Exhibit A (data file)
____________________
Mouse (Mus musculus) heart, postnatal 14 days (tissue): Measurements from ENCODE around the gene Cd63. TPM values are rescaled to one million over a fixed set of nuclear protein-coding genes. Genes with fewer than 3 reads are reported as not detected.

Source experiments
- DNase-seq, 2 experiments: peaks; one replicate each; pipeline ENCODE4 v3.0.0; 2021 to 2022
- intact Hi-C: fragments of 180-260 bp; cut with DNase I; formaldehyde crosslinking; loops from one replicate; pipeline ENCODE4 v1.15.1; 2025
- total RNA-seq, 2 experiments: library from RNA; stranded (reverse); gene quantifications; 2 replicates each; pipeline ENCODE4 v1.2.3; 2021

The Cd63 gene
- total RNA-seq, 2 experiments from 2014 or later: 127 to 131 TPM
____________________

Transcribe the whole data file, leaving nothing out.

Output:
Mouse (Mus musculus) heart, postnatal 14 days (tissue): Measurements from ENCODE around the gene Cd63. TPM values are rescaled to one million over a fixed set of nuclear protein-coding genes. Genes with fewer than 3 reads are reported as not detected.

Source experiments
- DNase-seq, 2 experiments: peaks; one replicate each; pipeline ENCODE4 v3.0.0; 2021 to 2022
- intact Hi-C: fragments of 180-260 bp; cut with DNase I; formaldehyde crosslinking; loops from one replicate; pipeline ENCODE4 v1.15.1; 2025
- total RNA-seq, 2 experiments: library from RNA; stranded (reverse); gene quantifications; 2 replicates each; pipeline ENCODE4 v1.2.3; 2021

The Cd63 gene
- total RNA-seq, 2 experiments from 2014 or later: 127 to 131 TPM